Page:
Tuesday, October 6, 2009
Three Years Ago
I am a writer, a storyteller. I always have been.
As a small child going to daycare outside of Native City, I used to make up tall tales on the spot and tell them to the staff, who encouraged the tendency.
“You should keep making stories, BB,” one young woman said to me when I was about four or five. “You’re good at it.”
Perhaps for that reason, I have always understood the narrative of my own life as a journey, one sometimes mythical, one marked by several important dates on which fate spun. Some of these dates have been magical, and others have been horrific.
December 27, 2001, sent me soaring into barrage of beautiful lightning sparks that illuminated my existence for the next two years and five months, that began the happiest time I’ve ever known, even with its flaws.
That day saved my life. I’ve commemorated it every year since, and this December 27th, eight years later, I will do so again.
Some dates have been more ambiguous, neither good nor bad.
July 29, 2004, was the day I arrived in Central City, Deep South State, and began the most intriguing, glamorous, and heartbreaking saga I’ve yet experienced.
Along with the good and the in-between, there are some that are purely bad.
On October 6, 2006, three years ago today, I was experiencing the dramatic beginning of a severe emotional collapse, one that, before it bottomed out, left me near suicide. I’d spent the month before crying my eyes out every day, weeping when I woke, weeping when I ate, weeping when I showered, and sobbing myself to sleep, before sometime in September I lost the ability to shed tears. They wouldn’t fall from my eyes again for two years.
At the time, at eighteen, I was obsessed with the past; with the glories of years gone by, with whether I’d ever attain such fulfillment again, with simultaneously longing for prior times and wanting desperately to escape every vestige of who I’d once been.
I’d been growing my hair for four years at that point, since eighth grade. Somehow, in the back of my tortured mind, ridding myself of it would tear away the pain of my memories and the pain of the present.
I walked into a hair salon on October 6, 2006, and asked the stylist on duty to cut off my seventeen-inch ponytail. That being done I shaved my head, and, four months before Britney Spears made it the cool thing to do, was plummeting off the deep end.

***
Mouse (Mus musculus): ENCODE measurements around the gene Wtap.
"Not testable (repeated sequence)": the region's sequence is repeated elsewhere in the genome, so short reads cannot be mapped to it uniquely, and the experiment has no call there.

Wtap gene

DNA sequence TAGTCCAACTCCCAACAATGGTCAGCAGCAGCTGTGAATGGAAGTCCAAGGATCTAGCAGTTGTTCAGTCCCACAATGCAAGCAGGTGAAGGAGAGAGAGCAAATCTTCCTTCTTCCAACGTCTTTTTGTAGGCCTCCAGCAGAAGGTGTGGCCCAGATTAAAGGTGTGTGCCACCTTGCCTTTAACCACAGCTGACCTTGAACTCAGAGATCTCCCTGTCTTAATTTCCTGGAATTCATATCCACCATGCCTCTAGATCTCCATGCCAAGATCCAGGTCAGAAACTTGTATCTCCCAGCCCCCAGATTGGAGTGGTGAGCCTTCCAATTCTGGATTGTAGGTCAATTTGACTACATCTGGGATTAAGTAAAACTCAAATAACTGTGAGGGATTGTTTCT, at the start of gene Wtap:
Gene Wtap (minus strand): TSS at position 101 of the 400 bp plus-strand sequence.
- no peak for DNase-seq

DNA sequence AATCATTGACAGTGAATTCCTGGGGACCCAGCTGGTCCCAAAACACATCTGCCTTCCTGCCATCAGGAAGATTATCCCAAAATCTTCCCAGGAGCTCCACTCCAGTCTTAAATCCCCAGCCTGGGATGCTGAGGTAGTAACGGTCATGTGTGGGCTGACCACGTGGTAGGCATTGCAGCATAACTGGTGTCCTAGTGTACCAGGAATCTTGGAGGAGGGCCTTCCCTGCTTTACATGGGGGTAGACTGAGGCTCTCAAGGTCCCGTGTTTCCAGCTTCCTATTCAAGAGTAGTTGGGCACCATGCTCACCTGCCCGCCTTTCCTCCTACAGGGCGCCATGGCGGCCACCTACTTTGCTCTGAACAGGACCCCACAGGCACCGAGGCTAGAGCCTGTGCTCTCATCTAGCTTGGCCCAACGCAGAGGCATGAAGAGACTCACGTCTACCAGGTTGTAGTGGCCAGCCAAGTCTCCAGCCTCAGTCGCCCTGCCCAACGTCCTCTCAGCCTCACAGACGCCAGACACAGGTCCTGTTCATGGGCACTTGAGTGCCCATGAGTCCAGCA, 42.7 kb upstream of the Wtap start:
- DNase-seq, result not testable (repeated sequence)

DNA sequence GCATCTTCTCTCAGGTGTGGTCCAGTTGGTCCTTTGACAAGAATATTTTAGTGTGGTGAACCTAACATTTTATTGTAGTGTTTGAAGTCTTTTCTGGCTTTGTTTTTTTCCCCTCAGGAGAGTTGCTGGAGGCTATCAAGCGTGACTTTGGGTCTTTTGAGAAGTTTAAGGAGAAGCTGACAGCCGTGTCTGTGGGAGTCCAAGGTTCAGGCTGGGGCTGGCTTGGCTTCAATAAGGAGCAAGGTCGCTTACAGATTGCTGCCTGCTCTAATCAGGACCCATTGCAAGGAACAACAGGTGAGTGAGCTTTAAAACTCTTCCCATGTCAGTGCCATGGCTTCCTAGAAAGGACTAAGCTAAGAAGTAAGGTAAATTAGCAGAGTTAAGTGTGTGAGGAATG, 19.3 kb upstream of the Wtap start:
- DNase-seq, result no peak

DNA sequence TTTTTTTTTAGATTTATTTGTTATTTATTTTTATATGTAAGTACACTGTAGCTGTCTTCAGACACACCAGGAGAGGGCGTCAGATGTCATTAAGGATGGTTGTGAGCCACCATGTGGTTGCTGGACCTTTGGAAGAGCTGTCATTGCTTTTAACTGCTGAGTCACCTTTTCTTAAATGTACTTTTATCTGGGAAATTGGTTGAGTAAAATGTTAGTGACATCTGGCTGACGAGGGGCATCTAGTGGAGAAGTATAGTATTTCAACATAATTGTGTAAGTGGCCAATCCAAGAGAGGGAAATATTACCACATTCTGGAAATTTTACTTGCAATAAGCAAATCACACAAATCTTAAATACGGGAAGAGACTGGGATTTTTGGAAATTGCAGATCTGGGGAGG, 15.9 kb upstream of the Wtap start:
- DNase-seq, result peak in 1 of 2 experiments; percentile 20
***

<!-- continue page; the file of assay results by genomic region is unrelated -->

The cutting of my hair was not a bad thing in itself, but it was symptomatic of the spiritual tailspin I was only beginning to ride, of deep-seated issues that hadn’t even begun to flex their excruciating muscles.
I was a young man in peril, and I got so much worse before I got better. When I think of myself as an eighteen-year-old boy, lost and alone in the world, his serious problems mocked or downplayed or ignored, and compounded every day, I don’t know how I made it. I thought I was a man, but I was a child, a child who nearly died.
At the end, in the moment Death stared into my eyes with its cold gaze and willed me forward into nothingness, I didn’t believe in God or humanity. It was awful.
Three years have passed since then, and time brought so many gentle changes.
The growth of my hair, now quite long again, is a superficial indication of the tremendous growth I’ve experienced within, just as the shearing of an eighteen-year-old’s long locks could not begin to encapsulate the agony he would soon endure. For everything, though, and despite my past assertions to the contrary, I wouldn’t undo it. Surviving that made me so strong.
Today I trust my own instincts, embrace those who embrace me, and spurn those who don’t. Today I have confidence in my talents but resist the hollow comforts of hubris. Today I am a fundamentally better human being than I was three years ago.
During that crisis, I often said I didn’t know who I was before it began. Now, I don’t know who I was as it unfolded.
For that, I am so blessed.